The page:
Uev. John P, Sinclair
.i      it takes the prairie mem-
put the pun. h Into parliament.
* one endorse- their actions or
not, one must admire tbelr courage,
their clearcut position, and, as a body,
their Independence, Taking them m
a  whole they  seem  to know  better
what they want than tlie members
from any other part of the country.
In this respect the members from
Queba run tiiein closely socond, but
tlie attitude of the French -Canadians
i- always strongl) affected by racial
considerations The prairie members
havo mow regard to economic problems With them t;s-nl problems
hava Urst place In Uie Budget dob-
ate they provided the sensations. A
.■•■-■■ ri man, Mr. Meighou, made the
best - -cecli on the government side;
H hlle        Milt,ber   of  otlier   wi Mcrners
Imparted thi punch thai mado the
House >ii up.
Nominally the Budget has been tlie
Mibject  of chief   interest  during   the
hurt  two   weeks;   but   In  reality,  the
boltei     have been the centre of ln-
i"re--t      Under ordinary clrctunstan-
■■-   * e  Budget   would  merely havo
nrteretj I i   -    ssion oi an Important
debate (bib s-ed bj  si Important di-
vImhi; !":• ' •    ■  Iters" mado both the
ad the     isl m of vital fm-
portance ti  * • -«;■•■ ■ rnmenl and to Its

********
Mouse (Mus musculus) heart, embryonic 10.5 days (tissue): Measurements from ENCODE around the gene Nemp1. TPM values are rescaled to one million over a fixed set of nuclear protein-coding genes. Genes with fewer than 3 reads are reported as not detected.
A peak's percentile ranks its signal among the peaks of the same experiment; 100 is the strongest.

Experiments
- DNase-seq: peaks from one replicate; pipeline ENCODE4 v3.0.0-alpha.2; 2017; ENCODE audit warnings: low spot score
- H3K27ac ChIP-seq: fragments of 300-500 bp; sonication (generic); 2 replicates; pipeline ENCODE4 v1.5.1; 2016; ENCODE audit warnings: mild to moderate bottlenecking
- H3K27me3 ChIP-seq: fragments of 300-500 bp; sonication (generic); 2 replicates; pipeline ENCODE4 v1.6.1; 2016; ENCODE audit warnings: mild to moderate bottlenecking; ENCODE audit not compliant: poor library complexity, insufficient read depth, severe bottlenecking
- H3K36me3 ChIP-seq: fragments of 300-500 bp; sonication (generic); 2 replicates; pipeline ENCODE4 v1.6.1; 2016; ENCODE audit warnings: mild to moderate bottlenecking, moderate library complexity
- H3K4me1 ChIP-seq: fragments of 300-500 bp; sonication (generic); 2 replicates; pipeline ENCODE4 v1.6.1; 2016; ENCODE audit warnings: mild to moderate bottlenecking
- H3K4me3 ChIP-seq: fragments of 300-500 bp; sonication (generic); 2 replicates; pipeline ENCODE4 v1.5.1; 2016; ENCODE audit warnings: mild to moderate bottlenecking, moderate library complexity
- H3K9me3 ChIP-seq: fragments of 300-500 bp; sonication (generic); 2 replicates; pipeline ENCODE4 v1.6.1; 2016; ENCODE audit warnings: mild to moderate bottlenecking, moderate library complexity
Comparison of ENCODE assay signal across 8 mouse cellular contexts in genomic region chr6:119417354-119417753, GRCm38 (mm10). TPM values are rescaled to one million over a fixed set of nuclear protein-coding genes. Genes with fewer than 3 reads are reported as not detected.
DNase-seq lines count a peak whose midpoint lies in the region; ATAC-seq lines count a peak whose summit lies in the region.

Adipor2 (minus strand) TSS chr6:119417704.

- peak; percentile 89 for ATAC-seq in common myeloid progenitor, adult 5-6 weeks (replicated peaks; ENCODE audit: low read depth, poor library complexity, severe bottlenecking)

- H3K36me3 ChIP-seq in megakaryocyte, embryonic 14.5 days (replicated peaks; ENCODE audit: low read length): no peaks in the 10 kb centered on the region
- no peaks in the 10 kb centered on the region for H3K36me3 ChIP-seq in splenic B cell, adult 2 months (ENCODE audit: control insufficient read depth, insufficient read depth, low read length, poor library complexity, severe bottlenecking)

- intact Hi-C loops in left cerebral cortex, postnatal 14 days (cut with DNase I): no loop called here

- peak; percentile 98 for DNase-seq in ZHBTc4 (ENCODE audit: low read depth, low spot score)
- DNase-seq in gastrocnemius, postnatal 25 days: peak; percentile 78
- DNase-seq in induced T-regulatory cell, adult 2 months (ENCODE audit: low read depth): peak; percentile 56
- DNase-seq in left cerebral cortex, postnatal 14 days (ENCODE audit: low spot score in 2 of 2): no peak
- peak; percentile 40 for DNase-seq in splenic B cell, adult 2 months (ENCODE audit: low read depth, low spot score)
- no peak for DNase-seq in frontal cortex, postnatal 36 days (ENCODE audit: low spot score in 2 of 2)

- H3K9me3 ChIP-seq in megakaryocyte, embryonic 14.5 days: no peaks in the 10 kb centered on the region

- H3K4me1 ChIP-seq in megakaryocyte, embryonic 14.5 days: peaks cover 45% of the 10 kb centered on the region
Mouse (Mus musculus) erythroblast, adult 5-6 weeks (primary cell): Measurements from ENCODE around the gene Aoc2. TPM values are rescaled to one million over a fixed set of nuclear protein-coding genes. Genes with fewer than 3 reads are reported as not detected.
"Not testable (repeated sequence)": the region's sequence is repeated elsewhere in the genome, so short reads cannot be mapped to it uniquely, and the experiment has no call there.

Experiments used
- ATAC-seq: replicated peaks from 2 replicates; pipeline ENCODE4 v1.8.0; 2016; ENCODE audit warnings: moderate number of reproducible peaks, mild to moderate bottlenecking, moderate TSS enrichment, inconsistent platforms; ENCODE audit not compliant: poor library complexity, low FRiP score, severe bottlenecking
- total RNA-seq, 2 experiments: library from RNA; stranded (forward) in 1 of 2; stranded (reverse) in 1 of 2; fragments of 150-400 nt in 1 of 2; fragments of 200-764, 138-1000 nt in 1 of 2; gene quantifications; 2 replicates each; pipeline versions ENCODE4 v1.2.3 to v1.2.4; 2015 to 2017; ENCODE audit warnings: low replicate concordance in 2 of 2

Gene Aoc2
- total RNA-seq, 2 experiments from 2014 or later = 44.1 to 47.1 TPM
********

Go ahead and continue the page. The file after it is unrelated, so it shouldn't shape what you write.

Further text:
future.       They   opened   possibilities,
that, to say the least, hav* supplied
;   fo*  grave  thought    and
tn       more food  for grave speculation.     They seemed to focus the forces  of  unrest   whicli  have  been   the
_^^__^^_^^^^^^^_      i'ause of numerous  rumblings daring
Theatre last Thursday evening.   Thefthe last few months.
Members who have recently been to
olvlng hour
■■as rafTled,
urn of (160
war. Mrs. Ingham ero
magnificent bedspread, In
Jrs of patient labor, whicl
bringing  in the
Nurses Graduate
From the Hospital
Exercises Took Place In Edison
Thentre   Last  Thursday
The graduation exercises of the
class of nurses who liavp comple'ed
the coursi of training at St. Eugene
Hospital   took   place   in   the   Edison
as  very  lamely attended and
••I under the auspli es of the
At a fairly representative meeting
held on Wednesday evening', tho local
branch of tbe People's Prohibition
Association effected a reorganization